By Catherine Fitzgerald | Published | No Comments
You’ve likely heard of the need for “questioning skills” in order to be successful in your training sessions. In a nutshell, questioning skills are a vehicle that you use to help your delegates learn more in your training session.
This is a short guide to using questioning skills within your training courses.
Feel free to blog, tweet, email, and pass this post to others … but please do let people know where you read this guide. Thanks!
Let’s dive in …
Chapter 1: How To Integrate Questioning Skills Within Your Training Courses
Chapter 2: How To Apply Bloom’s Taxonomy To Your Training Courses
Chapter 3: How To Use Simple Questions In Your Training Courses
Chapter 4: Wait Time, Think, Pair & Share
Chapter 5: Alternatives To Questions
Chapter 6: Online Tools You Can Use Let’s dive right in.
Given my long background in learning and development, there was never any question that my purpose in these posts would be to share my experience to benefit other people managers and training professionals.
In this section, I’ll answer the question: “How to integrate questioning skills into your training sessions?”.
I’ll also show you why questioning skills are still so important for training professionals and people managers.
In particular, what are questioning skills and what they should be used for?
Let’s get started.
The use of questions within training sessions
Start out by asking yourself a question. What are questioning skills and what they should be used for?
If you don’t know the answer instantly, don’t worry. Often the things that we do every day, and that we take for granted, can be the hardest to explain.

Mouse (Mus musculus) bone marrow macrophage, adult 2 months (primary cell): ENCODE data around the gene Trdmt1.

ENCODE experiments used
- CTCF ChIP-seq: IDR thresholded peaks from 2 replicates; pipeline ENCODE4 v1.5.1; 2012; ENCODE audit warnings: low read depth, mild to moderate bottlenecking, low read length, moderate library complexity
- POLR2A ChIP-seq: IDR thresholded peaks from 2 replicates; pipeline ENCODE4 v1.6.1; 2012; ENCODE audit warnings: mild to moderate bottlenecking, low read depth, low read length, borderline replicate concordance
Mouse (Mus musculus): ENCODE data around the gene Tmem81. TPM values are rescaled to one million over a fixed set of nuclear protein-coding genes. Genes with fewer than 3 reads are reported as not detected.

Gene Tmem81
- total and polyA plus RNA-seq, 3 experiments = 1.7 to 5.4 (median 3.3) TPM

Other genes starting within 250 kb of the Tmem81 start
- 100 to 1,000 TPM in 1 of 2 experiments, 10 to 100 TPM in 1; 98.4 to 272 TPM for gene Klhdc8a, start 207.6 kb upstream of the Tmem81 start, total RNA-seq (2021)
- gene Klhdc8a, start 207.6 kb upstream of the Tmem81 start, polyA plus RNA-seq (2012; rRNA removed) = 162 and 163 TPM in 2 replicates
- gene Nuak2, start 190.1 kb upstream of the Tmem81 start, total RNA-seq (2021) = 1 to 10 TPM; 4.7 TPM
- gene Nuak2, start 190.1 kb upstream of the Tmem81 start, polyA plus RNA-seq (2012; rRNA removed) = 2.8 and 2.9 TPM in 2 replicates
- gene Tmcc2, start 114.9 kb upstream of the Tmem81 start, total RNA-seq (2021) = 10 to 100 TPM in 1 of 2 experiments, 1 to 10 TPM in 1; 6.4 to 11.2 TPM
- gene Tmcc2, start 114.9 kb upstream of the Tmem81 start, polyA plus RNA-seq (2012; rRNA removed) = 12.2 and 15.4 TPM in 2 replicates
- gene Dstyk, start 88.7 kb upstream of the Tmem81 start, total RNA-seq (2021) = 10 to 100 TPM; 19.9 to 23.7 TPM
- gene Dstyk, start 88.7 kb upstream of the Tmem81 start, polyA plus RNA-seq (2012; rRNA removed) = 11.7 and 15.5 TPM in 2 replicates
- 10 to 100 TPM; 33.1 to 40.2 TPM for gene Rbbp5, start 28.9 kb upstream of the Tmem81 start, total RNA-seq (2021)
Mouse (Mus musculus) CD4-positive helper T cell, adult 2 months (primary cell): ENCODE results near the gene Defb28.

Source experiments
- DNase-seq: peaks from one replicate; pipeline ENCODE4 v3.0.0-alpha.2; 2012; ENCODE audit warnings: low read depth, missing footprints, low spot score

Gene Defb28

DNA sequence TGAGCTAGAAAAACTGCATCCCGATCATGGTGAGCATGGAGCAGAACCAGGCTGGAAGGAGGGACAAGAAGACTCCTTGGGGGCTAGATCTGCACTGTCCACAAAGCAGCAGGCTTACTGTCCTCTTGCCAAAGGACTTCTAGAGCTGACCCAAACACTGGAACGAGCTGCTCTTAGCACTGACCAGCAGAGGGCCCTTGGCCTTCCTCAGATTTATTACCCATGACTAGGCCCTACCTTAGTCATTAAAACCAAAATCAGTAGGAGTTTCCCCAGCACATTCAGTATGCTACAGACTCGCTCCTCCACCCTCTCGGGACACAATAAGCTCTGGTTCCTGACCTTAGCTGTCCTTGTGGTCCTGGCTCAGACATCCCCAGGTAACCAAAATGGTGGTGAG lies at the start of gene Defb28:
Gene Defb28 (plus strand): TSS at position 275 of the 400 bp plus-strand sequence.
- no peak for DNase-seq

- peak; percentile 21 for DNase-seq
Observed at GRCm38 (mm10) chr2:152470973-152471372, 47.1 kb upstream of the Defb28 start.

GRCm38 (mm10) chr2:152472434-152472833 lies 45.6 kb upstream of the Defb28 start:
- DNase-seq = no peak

You might be surprised to hear that the use of questions in training sessions to improve learning is nothing new and dates back to the Socratic method of Ancient Greece.
Let’s dig a little deeper …
According to Benjamin Bloom, and his colleagues, there are six levels of cognition:
Knowledge: rote memorization, recognition, or recall of facts
Comprehension: understanding what the facts mean
Application: correct use of the facts, rules, or ideas
Analysis: breaking down information into component parts
Synthesis: a combination of facts, ideas, or information to make a new whole
Evaluation: judging or forming an opinion about the information or situation
Ideally, each of these levels should be covered in each course and at least one objective should be written for each level.
Depending on the nature of the training course that you are delivering, a few of these levels may need to be given more emphasis than the others.
To help you prepare for any training course I have provided examples below of objectives written for each level of Bloom’s Taxonomy and activities and assessment tools based on those objectives.
Common key verbs used in drafting objectives are also listed for each level for your convenience.
Level Attributes: Rote memorization, recognition, or recall of facts.